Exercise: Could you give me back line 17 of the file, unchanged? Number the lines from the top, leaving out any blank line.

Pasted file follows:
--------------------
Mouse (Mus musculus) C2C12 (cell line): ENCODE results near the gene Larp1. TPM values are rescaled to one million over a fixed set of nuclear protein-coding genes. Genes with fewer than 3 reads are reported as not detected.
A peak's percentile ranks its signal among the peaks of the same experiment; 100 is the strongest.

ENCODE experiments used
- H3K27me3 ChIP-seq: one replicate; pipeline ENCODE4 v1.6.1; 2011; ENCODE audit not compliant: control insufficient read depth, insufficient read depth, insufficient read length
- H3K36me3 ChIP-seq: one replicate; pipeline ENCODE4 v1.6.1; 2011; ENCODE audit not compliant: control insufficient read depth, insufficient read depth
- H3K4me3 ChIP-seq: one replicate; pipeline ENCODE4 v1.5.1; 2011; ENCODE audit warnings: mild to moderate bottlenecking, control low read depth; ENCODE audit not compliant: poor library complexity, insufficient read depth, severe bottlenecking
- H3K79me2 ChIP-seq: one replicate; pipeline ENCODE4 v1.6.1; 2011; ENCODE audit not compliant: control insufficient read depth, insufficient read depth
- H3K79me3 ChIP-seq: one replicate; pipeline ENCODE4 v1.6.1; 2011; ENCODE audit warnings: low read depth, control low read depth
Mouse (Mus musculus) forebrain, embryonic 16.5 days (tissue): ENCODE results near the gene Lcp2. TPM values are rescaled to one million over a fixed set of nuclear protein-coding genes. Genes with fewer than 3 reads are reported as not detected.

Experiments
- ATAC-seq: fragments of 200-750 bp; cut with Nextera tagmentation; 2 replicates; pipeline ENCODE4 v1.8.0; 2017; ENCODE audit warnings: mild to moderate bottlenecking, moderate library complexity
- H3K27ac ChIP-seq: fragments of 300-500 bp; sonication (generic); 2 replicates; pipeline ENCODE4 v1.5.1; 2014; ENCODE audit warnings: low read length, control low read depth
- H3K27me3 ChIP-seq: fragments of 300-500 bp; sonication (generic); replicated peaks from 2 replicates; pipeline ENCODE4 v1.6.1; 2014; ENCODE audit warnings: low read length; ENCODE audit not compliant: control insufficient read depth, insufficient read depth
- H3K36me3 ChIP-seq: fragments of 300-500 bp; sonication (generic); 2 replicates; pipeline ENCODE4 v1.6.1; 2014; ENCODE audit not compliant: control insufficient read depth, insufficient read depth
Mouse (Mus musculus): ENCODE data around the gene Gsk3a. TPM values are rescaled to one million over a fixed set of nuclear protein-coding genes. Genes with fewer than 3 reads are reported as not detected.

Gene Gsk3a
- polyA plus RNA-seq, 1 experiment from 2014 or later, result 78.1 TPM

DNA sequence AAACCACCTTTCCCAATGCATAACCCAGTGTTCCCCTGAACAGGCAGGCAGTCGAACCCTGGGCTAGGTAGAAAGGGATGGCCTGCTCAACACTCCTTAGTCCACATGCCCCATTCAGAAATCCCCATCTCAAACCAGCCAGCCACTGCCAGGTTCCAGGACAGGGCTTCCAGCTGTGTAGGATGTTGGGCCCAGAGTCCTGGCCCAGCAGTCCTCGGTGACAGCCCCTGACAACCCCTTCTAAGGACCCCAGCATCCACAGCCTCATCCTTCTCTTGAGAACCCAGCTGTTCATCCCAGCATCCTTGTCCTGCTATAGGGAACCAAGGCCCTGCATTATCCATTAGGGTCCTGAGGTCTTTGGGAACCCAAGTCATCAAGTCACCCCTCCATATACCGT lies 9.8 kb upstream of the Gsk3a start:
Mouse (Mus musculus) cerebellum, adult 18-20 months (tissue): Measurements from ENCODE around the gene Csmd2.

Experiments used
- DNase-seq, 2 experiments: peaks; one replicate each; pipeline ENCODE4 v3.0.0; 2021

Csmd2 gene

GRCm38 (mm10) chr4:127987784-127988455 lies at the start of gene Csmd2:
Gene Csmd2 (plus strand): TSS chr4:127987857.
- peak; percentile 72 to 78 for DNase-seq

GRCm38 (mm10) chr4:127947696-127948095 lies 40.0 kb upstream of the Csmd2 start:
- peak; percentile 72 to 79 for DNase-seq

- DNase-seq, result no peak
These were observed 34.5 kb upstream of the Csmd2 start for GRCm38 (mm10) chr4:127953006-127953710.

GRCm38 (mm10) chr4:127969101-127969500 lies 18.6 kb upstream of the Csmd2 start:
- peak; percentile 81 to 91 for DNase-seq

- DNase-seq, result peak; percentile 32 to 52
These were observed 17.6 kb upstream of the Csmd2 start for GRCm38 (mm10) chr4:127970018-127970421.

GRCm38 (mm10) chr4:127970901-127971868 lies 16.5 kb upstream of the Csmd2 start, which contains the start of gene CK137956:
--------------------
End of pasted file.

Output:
- polyA plus RNA-seq, 1 experiment from 2014 or later, result 78.1 TPM